— The Bomb-itty of Errors
THE BOMB-ITTY OF ERRORS
Here’s Jerry’s review of the original Temporary Thing/Twenty-Something Theatre production from 2012.
Here’s some Shakespeare,/The purists better get outta here,/I’m rhymin’ for my life, I fear/The Province gonna forsake me,/My editor gonna make me disappear.
I thought about trying to rap this entire review but puttin’ down those mad rhymes is even harder than writing in iambic pentameter. So props to the five NYU students who wrote The Bomb-itty of Errors in 1999. What they called their ad-rap-tation of Shakespeare’s Comedy of Errors has been a hit across the US and the UK ever since.
And put yo hands in the air for the team at little Studio 16 that care and dare to do the Vancity premiere. That be Twenty-Something Theatre and The Temporary Thing that bring it here.
Okay, I’ll stop. It’s hard to, though, after seeing this show. It’s so much fun it’s contagious. It’s outrageous. The Bard that’s so hard on the page, such a beast, is easy here, at least to the hip-hop ear.
Enough. But it’s tough... It’s really tough on the four actors—David A. Kaye, Jameson Parker, Brian Cochrane and Niko Koupantsis—who have to play all the roles: not just Shakespeare’s two sets of twins (masters named Antipholus, servants named Dromio) but all the wives, girlfriends, nuns, cops, mediums and hookers who can’t tell them apart.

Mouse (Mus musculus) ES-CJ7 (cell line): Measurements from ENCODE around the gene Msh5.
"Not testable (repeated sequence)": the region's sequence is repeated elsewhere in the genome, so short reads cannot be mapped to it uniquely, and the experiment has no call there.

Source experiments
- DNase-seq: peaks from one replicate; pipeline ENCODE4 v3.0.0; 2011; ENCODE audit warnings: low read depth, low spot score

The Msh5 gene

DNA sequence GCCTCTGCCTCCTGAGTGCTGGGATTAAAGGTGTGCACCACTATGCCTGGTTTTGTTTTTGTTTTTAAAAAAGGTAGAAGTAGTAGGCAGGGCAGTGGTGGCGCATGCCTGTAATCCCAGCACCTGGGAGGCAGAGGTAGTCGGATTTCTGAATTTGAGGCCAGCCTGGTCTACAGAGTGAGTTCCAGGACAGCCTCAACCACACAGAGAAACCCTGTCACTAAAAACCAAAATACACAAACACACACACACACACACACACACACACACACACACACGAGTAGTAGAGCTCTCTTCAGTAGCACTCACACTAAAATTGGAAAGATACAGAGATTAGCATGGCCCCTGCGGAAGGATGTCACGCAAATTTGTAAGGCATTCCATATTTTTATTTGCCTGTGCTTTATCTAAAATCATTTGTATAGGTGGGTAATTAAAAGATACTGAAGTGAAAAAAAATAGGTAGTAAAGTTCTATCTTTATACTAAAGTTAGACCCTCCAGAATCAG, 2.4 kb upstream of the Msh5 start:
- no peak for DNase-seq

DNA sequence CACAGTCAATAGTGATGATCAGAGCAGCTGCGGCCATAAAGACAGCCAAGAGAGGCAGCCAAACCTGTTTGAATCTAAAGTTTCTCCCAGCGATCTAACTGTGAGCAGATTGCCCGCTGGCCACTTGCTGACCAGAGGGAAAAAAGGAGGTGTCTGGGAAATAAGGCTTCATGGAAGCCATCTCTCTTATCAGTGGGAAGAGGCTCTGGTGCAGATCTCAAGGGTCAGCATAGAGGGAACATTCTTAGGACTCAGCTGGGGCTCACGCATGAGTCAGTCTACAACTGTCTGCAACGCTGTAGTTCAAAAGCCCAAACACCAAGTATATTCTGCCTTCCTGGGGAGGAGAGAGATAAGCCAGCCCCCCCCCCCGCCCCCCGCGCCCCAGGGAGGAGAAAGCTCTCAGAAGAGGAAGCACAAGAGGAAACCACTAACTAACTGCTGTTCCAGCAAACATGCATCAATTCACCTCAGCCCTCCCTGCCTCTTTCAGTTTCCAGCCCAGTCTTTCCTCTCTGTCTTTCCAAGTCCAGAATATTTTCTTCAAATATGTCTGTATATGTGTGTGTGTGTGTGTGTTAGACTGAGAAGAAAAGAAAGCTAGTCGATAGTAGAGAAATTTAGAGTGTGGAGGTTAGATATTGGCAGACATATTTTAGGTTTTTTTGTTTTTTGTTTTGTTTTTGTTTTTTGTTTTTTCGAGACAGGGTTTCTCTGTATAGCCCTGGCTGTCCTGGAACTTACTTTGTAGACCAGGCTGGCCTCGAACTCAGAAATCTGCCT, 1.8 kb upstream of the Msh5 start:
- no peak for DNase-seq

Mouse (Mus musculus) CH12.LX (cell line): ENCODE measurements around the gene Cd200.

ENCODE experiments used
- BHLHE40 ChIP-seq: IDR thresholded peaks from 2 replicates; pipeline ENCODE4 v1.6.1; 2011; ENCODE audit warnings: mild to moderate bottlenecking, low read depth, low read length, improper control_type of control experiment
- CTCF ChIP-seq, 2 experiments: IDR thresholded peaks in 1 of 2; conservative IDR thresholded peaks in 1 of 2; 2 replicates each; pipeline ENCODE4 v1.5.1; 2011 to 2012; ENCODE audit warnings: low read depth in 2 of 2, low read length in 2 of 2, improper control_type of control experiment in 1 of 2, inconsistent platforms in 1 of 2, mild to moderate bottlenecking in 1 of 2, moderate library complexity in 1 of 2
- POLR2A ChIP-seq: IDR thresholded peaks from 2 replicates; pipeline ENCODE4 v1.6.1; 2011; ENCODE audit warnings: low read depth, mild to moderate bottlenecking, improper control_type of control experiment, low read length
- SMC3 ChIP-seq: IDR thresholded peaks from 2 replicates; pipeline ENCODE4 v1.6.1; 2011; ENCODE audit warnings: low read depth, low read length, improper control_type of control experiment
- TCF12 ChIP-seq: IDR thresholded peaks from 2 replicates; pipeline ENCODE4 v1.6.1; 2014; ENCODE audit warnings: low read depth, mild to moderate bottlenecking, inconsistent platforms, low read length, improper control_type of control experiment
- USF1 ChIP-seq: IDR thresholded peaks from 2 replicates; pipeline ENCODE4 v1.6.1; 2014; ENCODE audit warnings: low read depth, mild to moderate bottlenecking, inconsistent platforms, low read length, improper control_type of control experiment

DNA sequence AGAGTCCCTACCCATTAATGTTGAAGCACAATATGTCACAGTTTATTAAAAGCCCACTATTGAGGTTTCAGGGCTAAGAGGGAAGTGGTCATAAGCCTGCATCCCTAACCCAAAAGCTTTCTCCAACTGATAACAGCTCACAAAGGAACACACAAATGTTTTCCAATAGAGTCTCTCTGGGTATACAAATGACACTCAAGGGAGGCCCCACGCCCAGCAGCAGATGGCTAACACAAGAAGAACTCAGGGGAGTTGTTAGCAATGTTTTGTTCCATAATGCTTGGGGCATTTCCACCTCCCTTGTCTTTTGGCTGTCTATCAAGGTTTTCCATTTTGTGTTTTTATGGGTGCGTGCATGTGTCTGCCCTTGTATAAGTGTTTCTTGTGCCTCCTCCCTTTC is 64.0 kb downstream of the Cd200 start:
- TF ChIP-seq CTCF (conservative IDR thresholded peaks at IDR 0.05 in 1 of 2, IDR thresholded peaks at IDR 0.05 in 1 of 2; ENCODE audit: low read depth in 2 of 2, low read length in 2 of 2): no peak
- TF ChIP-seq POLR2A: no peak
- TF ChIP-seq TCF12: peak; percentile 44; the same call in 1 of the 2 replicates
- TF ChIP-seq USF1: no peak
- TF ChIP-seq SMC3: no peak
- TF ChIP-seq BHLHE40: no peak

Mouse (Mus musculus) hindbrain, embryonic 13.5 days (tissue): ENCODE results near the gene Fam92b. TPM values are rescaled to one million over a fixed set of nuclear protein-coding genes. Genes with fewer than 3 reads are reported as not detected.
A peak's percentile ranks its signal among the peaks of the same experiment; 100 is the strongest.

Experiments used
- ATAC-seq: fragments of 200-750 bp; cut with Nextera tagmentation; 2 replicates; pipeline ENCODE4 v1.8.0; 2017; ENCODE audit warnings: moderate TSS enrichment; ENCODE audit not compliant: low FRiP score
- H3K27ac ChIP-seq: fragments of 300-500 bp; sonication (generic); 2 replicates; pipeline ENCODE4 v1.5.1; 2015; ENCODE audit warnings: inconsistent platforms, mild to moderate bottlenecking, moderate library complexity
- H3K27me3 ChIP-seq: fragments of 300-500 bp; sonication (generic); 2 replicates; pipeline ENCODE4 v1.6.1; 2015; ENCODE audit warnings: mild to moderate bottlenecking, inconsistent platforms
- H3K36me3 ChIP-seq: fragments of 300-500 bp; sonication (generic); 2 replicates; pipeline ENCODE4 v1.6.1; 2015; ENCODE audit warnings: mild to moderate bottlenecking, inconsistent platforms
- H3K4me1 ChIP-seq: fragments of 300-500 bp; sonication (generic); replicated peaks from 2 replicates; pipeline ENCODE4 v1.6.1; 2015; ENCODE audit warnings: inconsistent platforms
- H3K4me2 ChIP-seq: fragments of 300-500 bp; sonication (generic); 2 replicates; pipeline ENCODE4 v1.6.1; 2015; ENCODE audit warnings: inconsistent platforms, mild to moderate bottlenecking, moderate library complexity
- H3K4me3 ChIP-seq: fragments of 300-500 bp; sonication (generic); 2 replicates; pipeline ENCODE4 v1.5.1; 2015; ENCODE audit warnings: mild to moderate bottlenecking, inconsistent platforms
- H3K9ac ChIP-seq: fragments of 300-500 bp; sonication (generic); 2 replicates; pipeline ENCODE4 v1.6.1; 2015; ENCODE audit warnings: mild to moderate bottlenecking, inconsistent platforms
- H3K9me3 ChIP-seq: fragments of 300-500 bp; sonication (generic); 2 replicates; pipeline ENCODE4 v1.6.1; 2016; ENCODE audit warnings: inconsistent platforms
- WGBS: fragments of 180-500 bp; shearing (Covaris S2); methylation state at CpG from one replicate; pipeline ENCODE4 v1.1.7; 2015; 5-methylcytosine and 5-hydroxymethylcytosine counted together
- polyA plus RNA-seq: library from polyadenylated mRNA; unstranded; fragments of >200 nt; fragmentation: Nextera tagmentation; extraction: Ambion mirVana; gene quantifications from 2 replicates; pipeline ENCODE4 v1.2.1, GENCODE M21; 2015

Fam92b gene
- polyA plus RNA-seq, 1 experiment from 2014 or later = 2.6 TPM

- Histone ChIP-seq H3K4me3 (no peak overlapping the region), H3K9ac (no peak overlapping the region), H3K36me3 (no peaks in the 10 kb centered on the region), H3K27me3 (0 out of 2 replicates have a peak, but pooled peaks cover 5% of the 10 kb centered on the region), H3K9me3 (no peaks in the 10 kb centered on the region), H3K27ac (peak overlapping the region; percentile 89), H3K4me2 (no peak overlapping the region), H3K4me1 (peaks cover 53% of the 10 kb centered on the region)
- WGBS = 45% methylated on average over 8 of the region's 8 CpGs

They rap non-stop to the onstage beats of DJ Oker Chen and the original music of Anami Vice. They make many, many quick changes in and out of Vanessa Imeson’s colourful, carnivalesque costumes on Jonathan Tsang’s elegantly simple set. They make their naughty, bawdy way through Shakespeare’s silly plot under Catriona Leger’s imaginative direction.
None of these boyz is much of a threat to Eminem (or even Vanilla Ice) but what’s nice is their character work. Each has at least one standout role. Parker plays Adriana, his own twin’s wife, with sultry muscularity. Kaye is an athletic, break-dancing Dromio and the best rapper of the bunch. Koupantsis shines as dumb, sexy sister Luciana with a wig like a large yellow dog bone. And Cochrane is wonderfully offensive as the Jewish jeweler, MC Hendleberg: “Shalomie to my homies!”
I love this show for being totally smart and anti-intellectual at the same time, for having such a high fun quotient, and for bringing to live theatre the under-30 demographic that doesn’t normally go.
So if you felt like a fool/When they taught Shakespeare in school/And ya didn’t wanna go near it,/Here’s your chance to see it and hear it/ And get in the spirit/Without havin’ to fear it.
And you can have a beer with it.